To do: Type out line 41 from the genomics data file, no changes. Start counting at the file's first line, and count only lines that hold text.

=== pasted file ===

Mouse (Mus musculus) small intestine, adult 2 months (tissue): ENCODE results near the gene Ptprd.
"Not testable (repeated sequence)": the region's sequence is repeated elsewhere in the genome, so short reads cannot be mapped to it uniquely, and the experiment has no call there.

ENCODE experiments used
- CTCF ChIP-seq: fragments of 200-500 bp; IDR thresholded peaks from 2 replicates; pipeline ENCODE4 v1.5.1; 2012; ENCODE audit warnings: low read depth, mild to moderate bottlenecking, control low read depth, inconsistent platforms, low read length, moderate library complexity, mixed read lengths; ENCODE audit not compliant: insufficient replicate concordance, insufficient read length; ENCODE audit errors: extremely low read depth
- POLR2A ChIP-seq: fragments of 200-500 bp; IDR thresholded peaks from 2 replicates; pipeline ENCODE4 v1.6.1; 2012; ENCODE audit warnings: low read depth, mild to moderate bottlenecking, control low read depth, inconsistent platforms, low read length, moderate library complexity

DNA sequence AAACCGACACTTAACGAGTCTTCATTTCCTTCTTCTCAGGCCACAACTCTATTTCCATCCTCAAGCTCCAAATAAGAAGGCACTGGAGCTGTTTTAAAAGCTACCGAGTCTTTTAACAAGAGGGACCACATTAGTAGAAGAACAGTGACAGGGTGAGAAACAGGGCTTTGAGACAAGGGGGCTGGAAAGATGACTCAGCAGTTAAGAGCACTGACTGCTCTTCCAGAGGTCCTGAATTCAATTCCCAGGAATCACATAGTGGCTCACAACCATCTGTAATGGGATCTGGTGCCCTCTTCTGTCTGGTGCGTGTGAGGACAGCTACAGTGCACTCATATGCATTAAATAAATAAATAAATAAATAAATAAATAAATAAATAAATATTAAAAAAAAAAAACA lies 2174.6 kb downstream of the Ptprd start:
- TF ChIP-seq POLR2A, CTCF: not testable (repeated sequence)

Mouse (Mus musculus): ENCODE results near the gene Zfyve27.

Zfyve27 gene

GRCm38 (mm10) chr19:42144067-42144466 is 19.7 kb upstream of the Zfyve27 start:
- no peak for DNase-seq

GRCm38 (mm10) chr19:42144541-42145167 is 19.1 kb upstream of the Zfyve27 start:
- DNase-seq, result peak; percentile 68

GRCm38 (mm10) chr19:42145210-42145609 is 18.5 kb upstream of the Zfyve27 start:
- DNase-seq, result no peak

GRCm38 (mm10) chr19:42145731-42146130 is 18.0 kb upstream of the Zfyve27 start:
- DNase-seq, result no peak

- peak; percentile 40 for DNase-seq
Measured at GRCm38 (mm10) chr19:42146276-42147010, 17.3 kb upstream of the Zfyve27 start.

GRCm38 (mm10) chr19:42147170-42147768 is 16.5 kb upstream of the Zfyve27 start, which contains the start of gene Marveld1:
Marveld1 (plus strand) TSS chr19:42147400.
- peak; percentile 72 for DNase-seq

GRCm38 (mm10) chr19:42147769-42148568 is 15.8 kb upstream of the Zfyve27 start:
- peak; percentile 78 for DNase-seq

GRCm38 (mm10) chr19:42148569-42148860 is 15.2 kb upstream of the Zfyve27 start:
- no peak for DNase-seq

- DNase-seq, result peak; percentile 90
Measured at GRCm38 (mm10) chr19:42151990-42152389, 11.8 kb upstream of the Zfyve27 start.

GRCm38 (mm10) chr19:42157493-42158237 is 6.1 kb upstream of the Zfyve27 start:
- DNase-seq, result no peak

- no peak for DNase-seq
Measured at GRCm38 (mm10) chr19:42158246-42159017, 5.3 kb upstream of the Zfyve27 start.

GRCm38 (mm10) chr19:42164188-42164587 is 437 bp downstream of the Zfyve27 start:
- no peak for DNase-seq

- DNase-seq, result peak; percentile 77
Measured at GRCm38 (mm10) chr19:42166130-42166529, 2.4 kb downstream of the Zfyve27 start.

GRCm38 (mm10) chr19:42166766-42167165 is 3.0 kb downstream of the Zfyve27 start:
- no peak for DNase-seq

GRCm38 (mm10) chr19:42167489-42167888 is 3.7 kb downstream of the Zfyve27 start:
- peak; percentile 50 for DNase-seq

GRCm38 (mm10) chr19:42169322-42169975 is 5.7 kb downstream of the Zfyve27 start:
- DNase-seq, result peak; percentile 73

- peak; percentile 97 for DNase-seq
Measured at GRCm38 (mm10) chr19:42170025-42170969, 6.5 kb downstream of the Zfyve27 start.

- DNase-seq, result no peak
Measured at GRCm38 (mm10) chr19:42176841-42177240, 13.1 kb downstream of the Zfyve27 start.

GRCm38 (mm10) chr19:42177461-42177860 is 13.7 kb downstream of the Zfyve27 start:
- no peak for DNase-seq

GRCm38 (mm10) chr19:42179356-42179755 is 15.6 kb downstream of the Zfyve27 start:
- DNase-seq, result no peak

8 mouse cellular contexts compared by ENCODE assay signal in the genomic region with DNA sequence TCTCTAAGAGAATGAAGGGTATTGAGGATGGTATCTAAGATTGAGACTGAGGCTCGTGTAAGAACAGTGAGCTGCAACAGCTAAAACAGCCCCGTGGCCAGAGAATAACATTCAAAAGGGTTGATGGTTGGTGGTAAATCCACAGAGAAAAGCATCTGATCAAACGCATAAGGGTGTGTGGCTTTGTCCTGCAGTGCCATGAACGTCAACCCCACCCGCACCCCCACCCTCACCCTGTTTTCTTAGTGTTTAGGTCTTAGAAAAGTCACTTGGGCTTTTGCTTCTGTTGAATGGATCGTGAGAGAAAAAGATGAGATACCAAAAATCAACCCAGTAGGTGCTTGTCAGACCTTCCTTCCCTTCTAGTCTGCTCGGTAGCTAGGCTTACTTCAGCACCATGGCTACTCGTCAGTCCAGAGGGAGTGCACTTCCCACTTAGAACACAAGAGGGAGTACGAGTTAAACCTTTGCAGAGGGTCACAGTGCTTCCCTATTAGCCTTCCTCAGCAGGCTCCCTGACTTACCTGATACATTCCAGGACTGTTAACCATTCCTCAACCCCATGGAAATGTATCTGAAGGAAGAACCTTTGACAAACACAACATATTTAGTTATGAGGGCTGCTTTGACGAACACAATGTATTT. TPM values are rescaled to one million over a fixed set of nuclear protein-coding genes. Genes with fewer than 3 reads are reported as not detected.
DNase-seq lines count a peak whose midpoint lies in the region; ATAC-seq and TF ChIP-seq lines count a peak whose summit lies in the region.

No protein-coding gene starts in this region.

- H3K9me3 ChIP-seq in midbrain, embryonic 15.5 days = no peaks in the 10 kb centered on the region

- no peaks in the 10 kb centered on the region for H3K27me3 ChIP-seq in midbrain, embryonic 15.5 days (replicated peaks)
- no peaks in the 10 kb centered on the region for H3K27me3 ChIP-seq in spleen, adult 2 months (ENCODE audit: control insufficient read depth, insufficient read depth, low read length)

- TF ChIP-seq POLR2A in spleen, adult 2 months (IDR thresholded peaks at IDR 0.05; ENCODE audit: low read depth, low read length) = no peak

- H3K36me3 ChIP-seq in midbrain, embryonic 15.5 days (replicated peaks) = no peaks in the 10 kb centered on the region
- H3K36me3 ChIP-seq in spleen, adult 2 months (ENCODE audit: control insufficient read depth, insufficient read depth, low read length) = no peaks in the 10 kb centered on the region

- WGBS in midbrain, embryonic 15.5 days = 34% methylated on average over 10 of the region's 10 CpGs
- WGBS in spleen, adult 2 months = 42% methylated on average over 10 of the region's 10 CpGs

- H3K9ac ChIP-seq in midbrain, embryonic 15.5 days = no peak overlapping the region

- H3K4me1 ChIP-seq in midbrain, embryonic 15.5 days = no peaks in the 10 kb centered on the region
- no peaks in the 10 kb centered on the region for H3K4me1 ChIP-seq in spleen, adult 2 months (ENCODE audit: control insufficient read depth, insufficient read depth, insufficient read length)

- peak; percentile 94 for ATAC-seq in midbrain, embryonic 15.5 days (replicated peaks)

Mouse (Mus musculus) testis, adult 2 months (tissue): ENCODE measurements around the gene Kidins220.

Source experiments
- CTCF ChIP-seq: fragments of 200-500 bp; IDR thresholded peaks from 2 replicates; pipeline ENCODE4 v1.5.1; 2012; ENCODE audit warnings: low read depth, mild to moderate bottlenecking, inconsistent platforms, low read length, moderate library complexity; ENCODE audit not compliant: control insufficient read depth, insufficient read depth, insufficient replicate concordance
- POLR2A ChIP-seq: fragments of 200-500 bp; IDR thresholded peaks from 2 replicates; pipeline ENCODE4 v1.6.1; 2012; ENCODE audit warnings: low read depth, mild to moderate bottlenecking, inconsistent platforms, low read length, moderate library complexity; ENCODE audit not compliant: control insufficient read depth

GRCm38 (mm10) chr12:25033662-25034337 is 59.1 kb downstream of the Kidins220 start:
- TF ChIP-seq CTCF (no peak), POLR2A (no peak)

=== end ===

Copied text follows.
GRCm38 (mm10) chr19:42169322-42169975 is 5.7 kb downstream of the Zfyve27 start: